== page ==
• Summary

  • Turkana Farms, LLC, is a small scale producer of heritage breed livestock and a wide array of vegetables and berries on just over 39 acres in Germantown, New York. Under the stewardship of Peter Davies and Mark Scherzer, the farm is dedicated to sustainable agriculture and eschews the use of chemical fertilizers, pesticides, herbicides, growth enhancers, and antibiotics.
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Episodes
  • Feb 27 2022

    The farm feels like the world in microcosm. The world has Vladimir Putin. The barn has a half-castrated ram (the result of poor testicle-banding on my part) who I've now named Vlad. In general it is inadvisable to name animals you're going to have slaughtered, lest you develop affection for them, but in this case I don't think I'll have any qualms when he goes to market.

    Vladimir and Vlad share several characteristics. Both are instinctively aggressive. Both look for their chances and seize their opportunities.

    Both of these namesakes also hog resources. For Vladimir, it's the commodity wealth produced by the Russian nation. He is thought to have amassed personal holdings, held through surrogates, in excess of $200 billion, while much of Russia's middle and lower classes struggle. For Vlad the ram, it's hay. Always first at the manger, and brooking no competition for it.

    And like Vladimir, Vlad preens. He knows in his heart that he's beautiful. The only difference here is, in the ram's case it's no delusion.

    But as revealed in Russia's invasion of Ukraine this week, what Vladimir is really most focused on is asserting dominance. And Vlad is no different. While all rams have such a trait to some degree, many manage to behave in a perfectly civilized way. It is hard to know what in nature or nurture makes the occasional creature distort a natural trait to a sociopathic extreme. Is it an effort to overcome feelings of inadequacy (Vlad's half-testicled state, Vladimir's short stature)? Or in Putin's case, is it having so isolated himself during the COVID pandemic that he had nothing to keep him from stewing in his own grievances?

    However the pathology develops, it was clear to me three or four months ago that Vlad the ram was growing into something of a danger. Having been down this road before, I could tell from the way he eyed me, and looked ready to challenge me, that he was going to be trouble. And having learned lessons from past rams, I made a decided effort to counteract that development.

    I've always been the sort to think that reasonable, friendly persuasion works best, and therefore when I started farming my instinct was to treat all the animals as pets. Be sweet, pet them, give them extra grain and they'll like you and defer to you. I soon learned that in the case of aggressive rams, such behavior on my part was read as submissiveness, and seemed to encourage them making moves to confirm my lower status. They would not be kept in line by positive rewards of the sort I offered, since the positive reward they were most after was being king of the heap. They assert dominance through charging, and I have no desire to test my mettle against an animal that weighs nearly as much as I do, with incredibly hard skull and horns.

    I learned, therefore, to train such animals to fear me. This year, I started by clapping my hands loudly and yelling "out" upon entering the barn, to move them where I could fence them away from myself. I aimed the loud clapping particularly at Vlad. If he hesitated, I would charge him, grabbing him by the horns and turning him around to kick him out into the vestibule. For the most part, it has worked. He sometimes hesitates and I have to resort to charging him, but usually upon my entry he's out of the gate at the first clap. I ignore him if he begs for extra grain. By and large, we warily eye each other and pretend to ignore each other.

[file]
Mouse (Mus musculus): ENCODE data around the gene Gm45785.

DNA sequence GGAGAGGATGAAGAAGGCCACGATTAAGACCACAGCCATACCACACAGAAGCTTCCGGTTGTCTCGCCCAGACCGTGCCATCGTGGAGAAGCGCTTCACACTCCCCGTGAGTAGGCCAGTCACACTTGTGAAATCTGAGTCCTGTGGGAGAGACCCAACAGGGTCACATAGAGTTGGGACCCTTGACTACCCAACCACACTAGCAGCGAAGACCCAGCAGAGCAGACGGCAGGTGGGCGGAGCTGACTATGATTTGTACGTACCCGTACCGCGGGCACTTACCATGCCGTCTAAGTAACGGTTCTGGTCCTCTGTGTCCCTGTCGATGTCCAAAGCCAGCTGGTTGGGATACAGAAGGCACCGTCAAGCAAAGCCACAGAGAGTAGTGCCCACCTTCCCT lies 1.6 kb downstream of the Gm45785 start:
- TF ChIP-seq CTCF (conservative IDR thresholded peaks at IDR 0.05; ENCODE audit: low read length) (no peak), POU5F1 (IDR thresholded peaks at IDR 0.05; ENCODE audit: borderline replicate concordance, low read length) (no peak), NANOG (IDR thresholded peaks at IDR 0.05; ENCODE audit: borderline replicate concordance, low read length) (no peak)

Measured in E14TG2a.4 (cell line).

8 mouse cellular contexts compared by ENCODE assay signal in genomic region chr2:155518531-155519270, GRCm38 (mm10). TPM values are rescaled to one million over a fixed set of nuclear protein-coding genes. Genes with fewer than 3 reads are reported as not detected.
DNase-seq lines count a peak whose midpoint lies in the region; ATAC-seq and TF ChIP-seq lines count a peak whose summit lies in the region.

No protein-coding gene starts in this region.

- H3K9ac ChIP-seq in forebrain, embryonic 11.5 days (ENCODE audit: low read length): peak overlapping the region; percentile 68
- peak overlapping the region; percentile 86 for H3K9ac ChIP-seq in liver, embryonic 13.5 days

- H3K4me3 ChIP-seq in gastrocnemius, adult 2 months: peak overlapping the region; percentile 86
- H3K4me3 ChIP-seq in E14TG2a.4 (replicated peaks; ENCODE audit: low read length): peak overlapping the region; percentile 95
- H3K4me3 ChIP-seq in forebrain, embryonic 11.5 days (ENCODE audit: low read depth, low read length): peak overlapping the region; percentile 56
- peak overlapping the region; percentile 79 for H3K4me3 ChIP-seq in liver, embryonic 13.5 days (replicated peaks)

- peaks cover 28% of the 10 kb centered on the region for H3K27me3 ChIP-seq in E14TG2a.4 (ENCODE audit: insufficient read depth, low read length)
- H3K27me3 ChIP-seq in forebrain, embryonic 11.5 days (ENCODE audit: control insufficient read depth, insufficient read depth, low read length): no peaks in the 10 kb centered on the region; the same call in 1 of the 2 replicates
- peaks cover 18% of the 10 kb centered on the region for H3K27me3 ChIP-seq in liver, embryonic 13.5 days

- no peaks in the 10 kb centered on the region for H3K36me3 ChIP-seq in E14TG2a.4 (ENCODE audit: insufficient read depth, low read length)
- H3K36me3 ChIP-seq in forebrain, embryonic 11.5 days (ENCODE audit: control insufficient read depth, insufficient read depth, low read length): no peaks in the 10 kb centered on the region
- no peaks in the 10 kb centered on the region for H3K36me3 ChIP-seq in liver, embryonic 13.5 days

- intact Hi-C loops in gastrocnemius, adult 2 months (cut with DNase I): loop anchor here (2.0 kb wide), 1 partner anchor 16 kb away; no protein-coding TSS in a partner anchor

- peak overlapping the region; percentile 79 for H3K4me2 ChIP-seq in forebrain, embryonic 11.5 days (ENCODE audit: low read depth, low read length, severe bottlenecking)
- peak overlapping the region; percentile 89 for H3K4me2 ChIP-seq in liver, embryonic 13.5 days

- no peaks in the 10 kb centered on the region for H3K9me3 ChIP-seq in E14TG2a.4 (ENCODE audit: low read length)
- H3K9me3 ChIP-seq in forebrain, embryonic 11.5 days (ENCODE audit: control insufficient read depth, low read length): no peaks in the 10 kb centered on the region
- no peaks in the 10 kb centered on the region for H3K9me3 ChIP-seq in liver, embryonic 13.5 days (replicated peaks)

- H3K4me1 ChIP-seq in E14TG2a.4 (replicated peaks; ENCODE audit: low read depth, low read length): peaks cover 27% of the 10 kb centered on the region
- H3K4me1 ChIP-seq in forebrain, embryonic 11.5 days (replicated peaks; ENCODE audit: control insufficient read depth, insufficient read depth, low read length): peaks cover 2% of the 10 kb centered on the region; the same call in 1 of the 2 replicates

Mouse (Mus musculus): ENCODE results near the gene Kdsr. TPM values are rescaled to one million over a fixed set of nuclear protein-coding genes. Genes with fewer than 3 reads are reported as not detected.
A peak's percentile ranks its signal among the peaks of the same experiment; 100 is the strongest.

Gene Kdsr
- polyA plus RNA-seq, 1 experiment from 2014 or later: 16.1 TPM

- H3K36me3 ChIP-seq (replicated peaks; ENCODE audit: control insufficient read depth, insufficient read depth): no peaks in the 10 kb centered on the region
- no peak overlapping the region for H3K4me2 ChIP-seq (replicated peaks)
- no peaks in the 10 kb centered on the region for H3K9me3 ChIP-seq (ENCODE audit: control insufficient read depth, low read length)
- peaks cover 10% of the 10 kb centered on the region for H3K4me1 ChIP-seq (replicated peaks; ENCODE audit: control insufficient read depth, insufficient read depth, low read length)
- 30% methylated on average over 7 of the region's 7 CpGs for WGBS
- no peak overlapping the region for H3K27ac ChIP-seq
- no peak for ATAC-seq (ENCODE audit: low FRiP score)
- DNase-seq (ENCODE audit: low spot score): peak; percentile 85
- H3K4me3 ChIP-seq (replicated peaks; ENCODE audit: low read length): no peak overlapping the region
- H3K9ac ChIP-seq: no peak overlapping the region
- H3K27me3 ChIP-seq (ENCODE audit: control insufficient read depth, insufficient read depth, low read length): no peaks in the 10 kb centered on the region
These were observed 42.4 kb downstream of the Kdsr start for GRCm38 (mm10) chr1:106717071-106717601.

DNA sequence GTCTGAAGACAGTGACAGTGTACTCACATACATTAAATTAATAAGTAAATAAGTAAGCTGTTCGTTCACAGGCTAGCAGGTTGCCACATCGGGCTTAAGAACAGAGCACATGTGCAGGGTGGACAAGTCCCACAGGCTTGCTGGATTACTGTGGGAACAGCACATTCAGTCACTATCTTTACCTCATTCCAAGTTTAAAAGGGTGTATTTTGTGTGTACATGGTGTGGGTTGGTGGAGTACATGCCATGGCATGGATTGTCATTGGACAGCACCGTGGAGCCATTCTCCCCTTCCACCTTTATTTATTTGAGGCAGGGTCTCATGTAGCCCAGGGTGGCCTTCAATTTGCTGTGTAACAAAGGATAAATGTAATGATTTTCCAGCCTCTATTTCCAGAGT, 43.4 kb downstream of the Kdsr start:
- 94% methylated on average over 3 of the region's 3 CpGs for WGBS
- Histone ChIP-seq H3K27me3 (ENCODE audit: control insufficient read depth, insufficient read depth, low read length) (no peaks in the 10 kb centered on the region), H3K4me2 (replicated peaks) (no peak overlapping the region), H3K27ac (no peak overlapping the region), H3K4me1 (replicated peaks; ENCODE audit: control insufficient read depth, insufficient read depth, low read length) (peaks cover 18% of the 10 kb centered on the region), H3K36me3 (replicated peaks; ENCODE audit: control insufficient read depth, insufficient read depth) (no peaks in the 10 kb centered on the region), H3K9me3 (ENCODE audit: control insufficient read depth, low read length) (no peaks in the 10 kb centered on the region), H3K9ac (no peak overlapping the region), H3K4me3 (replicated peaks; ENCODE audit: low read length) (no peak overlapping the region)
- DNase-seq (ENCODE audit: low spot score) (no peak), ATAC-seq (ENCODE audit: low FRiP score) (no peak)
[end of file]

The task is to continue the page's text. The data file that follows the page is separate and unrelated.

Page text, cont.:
To be effective, such a strategy must start early and be unvarying. Maybe that is the problem with Putin. Perhaps yielding him minor victories in Georgia and Crimea, treating him as a rational, calculating actor who would take small advantage but never upend the world order, encouraged him. This could be the lesson the world should have learned indelibly from appeasing Hitler in Czechoslovakia. Or maybe the trigger was Donald Trump playing Putin's lapdog in Helsinki. If you play the "sub

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    7 mins
  • May 16 2022

    Having gotten inquiring messages from my cousin Albie and my friend Steve, I think I need to report that if I skip writing the weekly bulletin, as I did last week, it does not mean I am hospitalized with COVID. I am simply overwhelmed with other tasks. As I explained to Steve, "I have to finish 24 hours of continuing legal education by May 24 in order to renew my law license, of which I've done 3.5 hours. Of the 140 boxes of stuff I moved into the house, I've unpacked only about 25. I have planting and weeding and sowing and mowing (it's spring!), sheep hooves to clip, storm windows to take down and screens to put up, and tons of office work I'm catching up on. To top it all off, I have a garage full of office related furnishings and equipment (from chairs to bookshelves, desks to printers/scanners and monitors) I must prepare for sale at next Saturday's (May 21) town wide Germantown yard sale."

    While I realize that our major western religions all have decreed days of rest to allow for contemplation and regeneration, a function the bulletin has served in my life, I therefore have had to defer for yet another week. In place of current reflections, I thought I'd repeat an homage I've done in years past, to the merits of rhubarb, which I hope will inspire you to buy some.

    Enjoying spring rhubarb is a taste of bygone days. As I recall, older people like our former nonogenarian neighbor in Sag Harbor, Mrs. Thayer, always greeted our gifts of rhubarb with enthusiasm, seeing it as a spring tonic. Unfortunately, for present generations used to that illusory land-of-plenty that knows no season, the supermarket, rhubarb may seem too old-fashioned. Rhubarb faces an additional hurdle: Unlike almost everything else we pick in the vegetable garden, it really does need to be processed in order to be enjoyed. Biting into the tart stalks in their raw state involves a little more sourness than most folks can take.